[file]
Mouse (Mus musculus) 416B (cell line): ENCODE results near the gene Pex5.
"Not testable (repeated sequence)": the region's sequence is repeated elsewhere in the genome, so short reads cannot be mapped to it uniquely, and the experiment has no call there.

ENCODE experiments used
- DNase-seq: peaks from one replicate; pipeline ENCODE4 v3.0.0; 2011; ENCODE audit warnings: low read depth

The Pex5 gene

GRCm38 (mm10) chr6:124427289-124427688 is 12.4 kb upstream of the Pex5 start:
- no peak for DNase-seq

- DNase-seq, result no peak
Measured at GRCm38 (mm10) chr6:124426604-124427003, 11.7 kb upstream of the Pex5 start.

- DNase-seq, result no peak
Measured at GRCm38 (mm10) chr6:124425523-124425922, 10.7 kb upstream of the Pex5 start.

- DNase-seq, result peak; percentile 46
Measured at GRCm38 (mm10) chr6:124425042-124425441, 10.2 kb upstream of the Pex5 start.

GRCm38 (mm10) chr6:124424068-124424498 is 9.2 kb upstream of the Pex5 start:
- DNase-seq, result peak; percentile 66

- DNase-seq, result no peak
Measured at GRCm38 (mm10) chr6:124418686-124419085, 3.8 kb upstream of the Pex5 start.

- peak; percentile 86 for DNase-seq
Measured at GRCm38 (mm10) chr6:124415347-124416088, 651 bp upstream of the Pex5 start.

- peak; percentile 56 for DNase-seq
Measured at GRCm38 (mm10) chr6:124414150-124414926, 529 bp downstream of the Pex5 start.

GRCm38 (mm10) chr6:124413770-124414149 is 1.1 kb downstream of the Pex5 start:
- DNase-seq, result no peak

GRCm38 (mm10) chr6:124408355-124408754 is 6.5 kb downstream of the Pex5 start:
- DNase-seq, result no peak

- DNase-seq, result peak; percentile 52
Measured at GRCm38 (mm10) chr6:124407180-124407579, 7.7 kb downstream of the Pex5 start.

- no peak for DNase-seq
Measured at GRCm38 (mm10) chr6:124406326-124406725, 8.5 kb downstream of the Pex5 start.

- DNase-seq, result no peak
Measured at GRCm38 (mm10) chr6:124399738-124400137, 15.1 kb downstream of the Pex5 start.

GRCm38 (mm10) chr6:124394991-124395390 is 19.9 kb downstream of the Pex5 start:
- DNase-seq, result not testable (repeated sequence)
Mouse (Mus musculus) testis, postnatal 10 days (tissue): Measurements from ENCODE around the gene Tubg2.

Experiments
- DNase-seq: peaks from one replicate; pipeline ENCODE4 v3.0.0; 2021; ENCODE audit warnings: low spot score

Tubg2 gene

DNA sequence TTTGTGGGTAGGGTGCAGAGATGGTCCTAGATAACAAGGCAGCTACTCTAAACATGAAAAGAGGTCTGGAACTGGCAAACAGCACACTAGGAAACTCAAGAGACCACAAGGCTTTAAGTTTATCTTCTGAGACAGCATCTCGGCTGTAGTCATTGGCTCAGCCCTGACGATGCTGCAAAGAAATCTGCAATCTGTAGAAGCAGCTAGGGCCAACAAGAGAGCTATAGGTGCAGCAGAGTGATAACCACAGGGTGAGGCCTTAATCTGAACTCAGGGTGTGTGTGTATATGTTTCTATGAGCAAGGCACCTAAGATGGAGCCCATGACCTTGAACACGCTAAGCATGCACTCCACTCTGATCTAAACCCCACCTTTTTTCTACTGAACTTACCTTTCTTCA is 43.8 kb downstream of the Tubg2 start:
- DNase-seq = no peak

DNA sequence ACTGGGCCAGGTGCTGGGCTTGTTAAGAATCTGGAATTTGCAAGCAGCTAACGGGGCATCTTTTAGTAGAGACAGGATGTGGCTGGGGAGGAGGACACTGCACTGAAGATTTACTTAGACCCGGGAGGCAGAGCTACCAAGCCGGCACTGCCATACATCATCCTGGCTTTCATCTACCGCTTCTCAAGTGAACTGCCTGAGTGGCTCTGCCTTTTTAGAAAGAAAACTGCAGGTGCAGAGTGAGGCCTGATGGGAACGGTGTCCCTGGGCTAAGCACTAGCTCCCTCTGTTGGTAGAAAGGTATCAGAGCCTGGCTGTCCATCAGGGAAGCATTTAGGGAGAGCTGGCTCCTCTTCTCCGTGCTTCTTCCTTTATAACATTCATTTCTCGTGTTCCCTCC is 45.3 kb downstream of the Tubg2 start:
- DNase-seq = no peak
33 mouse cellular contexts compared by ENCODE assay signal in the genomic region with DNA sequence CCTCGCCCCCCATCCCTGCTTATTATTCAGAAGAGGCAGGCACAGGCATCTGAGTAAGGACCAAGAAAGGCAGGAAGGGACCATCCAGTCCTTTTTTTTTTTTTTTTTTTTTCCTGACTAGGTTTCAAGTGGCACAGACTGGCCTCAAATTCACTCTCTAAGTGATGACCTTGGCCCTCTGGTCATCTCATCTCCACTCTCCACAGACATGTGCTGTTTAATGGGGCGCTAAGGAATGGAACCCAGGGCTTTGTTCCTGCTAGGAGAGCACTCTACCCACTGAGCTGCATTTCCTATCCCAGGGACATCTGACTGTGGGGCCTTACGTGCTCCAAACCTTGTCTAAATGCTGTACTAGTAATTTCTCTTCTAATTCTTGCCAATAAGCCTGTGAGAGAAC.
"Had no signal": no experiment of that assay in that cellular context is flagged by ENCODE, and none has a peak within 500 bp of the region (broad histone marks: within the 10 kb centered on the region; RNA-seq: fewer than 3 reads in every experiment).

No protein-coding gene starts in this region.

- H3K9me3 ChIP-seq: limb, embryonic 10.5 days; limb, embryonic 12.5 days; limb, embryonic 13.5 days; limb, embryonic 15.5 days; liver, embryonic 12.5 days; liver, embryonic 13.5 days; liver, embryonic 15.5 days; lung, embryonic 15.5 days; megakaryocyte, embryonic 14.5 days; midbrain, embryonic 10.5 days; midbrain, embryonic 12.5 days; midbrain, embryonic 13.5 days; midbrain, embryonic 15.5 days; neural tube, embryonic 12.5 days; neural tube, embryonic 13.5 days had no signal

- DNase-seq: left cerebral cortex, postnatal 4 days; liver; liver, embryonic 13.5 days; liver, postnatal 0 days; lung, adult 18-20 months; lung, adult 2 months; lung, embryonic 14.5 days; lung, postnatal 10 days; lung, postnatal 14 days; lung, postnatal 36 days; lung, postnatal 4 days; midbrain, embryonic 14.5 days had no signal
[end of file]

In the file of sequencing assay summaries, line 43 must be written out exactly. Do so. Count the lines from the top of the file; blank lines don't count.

"Had no signal": no experiment of that assay in that cellular context is flagged by ENCODE, and none has a peak within 500 bp of the region (broad histone marks: within the 10 kb centered on the region; RNA-seq: fewer than 3 reads in every experiment).